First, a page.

Ana-Maria Iancu (Rădulescu), Romanian Orthodox Church – State Relations. A Case Study: the Metropolis of Oltenia (1939-1964)

Mitropolia Olteniei Publishing House, Craiova, 2023

Studying Church-State relations implies understanding how the Church works, the principles on the basis of which it relates to the political authorities, taking into account its purpose, which is not a material and temporal one, but the salvation of all believers, regardless of aspects deemed to be transient, as the political regimes succession. From this point of view, it can be claimed that a significant part of the studies carried out until now in Romania on this topic are able to capture but incompletely the way the Church can act in a certain situation, in accordance with its dogmatic and canonical principles. Thus, it can be claimed that there is a need to carry out studies that address the issue of Church-State relations from a new angle, studies that combine as objectively as possible the various approaches used so far (historical, theological, of political science), in order to capture the complexity of the topic.

This PhD thesis studies the evolution of relations between the political authorities and the Church in the Metropolis of Oltenia, in the period from 1939 to 1964. The author intends to validate the general hypothesis according to which the local power factors agency is particularly important for understanding the relations between the Church representatives and those of the State in the studied time period. Otherwise, focusing only on the discourse analysis of the Church representatives and on the legislation and official measures adopted by the State representatives, and not taking into account the local level relations and power games (much more difficult to capture, it is true), as well as the double language adopted, compelled by the context, by some Church representatives, can only lead to an analysis quite distant from the “grassroots” realities of Church-State relations.

Romanian Orthodox Church – State relations, in the period from 1939 to 1944, as mirrored in the Metropolis of Oltenia, characterized by the political authorities’ abusive interventions in the diocese’s organization and functioning, foreshadowed and made somehow possible the subsequent developments until 1964. The hierarchs’ appointment by the political factors with only their formal election by the Holy Synod, the misuse of the clergy as officials of the State, the removal of inconvenient hierarchs by infringing church legislation, the non-canonical dioceses’ creation and dissolution, were abuses that limited Church autonomy in this period, diminishing the hierarchy, clergy and believers’ resilience toward political intervention in the religious sphere.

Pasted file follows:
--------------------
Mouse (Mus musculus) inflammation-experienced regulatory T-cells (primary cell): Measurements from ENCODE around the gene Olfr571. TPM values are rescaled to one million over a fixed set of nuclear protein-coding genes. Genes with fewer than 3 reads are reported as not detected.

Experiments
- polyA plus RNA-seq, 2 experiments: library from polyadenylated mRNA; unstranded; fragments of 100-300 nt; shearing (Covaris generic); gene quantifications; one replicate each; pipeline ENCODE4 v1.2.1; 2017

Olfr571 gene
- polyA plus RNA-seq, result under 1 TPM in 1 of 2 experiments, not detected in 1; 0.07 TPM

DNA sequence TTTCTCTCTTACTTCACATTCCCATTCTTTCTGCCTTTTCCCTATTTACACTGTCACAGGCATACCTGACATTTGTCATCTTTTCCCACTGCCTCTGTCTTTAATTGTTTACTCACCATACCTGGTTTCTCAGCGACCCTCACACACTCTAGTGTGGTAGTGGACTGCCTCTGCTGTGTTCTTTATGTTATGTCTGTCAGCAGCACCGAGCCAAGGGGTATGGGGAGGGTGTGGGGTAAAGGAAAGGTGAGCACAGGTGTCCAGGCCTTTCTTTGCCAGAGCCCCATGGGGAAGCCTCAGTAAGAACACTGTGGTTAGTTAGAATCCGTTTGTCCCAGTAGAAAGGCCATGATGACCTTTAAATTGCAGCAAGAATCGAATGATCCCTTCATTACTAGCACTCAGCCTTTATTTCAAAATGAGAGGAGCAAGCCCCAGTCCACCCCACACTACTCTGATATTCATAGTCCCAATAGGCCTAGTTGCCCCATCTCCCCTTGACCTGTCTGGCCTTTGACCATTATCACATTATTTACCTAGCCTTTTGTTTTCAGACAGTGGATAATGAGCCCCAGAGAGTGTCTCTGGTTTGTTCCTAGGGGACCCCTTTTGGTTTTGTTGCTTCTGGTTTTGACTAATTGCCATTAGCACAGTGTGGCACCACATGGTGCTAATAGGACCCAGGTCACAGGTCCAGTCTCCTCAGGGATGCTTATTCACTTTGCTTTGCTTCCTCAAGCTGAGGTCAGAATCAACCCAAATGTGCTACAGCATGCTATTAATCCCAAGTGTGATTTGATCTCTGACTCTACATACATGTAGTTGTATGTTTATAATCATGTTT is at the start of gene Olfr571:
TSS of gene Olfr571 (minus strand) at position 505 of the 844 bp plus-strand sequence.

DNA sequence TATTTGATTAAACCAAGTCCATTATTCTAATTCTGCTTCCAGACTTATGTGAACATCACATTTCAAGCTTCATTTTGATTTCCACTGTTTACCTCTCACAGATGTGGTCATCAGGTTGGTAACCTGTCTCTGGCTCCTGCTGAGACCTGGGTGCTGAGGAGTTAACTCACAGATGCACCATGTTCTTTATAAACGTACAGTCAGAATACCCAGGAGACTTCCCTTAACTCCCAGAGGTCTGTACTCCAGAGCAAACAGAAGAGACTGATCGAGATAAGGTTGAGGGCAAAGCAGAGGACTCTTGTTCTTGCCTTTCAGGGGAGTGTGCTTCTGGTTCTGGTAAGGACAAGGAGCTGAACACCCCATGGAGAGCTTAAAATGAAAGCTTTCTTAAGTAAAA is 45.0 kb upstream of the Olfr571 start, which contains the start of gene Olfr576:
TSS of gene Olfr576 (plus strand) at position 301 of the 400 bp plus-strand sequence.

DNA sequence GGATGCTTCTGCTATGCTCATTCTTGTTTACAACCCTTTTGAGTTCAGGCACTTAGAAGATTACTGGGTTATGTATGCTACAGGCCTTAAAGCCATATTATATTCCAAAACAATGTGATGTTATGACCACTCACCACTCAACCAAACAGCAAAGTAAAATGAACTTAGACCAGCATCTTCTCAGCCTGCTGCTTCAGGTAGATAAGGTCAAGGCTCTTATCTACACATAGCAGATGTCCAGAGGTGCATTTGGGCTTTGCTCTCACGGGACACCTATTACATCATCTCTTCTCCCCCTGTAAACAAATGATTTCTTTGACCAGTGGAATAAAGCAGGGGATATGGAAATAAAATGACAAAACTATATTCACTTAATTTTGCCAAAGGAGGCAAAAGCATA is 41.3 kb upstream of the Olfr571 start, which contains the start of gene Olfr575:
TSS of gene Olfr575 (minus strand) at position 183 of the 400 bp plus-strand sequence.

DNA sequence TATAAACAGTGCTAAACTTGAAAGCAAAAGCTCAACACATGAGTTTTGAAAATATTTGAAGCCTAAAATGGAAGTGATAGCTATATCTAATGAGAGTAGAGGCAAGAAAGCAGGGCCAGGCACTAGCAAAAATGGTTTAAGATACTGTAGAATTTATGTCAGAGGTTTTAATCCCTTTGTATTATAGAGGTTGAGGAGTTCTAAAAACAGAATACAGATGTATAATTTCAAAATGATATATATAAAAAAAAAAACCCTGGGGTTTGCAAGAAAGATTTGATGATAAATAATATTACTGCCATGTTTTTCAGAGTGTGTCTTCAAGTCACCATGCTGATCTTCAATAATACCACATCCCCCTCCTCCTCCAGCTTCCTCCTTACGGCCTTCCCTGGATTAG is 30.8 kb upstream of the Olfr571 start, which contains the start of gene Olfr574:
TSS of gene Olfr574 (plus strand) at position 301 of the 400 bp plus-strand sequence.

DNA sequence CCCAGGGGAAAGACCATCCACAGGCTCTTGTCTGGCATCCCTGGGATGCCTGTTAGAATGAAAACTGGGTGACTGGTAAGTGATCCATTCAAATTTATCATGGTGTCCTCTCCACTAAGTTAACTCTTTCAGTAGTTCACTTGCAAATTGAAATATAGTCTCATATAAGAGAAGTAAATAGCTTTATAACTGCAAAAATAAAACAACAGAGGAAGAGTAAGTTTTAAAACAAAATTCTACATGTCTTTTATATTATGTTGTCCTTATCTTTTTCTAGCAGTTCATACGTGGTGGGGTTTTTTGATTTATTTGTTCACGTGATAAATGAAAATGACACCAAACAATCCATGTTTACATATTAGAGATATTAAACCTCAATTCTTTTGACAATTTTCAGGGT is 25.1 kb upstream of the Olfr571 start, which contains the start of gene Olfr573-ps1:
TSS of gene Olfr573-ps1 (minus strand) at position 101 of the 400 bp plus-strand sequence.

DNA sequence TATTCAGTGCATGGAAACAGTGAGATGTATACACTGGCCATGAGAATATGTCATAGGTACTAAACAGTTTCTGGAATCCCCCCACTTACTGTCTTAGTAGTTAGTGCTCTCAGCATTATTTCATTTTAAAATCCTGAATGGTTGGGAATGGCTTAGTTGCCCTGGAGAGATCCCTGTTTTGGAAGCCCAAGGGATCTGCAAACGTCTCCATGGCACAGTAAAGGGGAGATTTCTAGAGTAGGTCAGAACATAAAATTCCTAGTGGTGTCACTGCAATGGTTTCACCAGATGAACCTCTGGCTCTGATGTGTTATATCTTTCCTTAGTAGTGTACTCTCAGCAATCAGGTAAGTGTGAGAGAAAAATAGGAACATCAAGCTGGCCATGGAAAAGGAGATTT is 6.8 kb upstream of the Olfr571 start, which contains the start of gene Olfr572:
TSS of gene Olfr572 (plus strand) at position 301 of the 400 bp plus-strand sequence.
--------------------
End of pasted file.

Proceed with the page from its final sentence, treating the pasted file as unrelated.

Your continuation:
Beginning with 1944, and especially after 1948, the abuses took place on a completely different scale and intensity, as the political authorities resorted to unprecedented measures of repression and control of the Chuch, i.e. mass arrests of the clergy, the displacement of priests from parishes on the border with Yugoslavia and the closing of monasteries.

Behind the brutal measures of 1944-1964 as well as the oppressive communist legislation on religious denominations, a less visible war of attrition took place, at the central and local level, between, on the one hand, the Church hierarchy and, on the other, the Party and the State’s officials in the territory, the regional representatives of the Department for Religious Denominations and the Security officers with duties concerning the supervision of religious life. Focusing on a case study, such as that of the Metropolis of Oltenia, allows us to draw conclusions regarding this less-studied aspect, of religious policy implementation at the local level, and the importance of local authorities’ initiatives in shaping and applying this policy.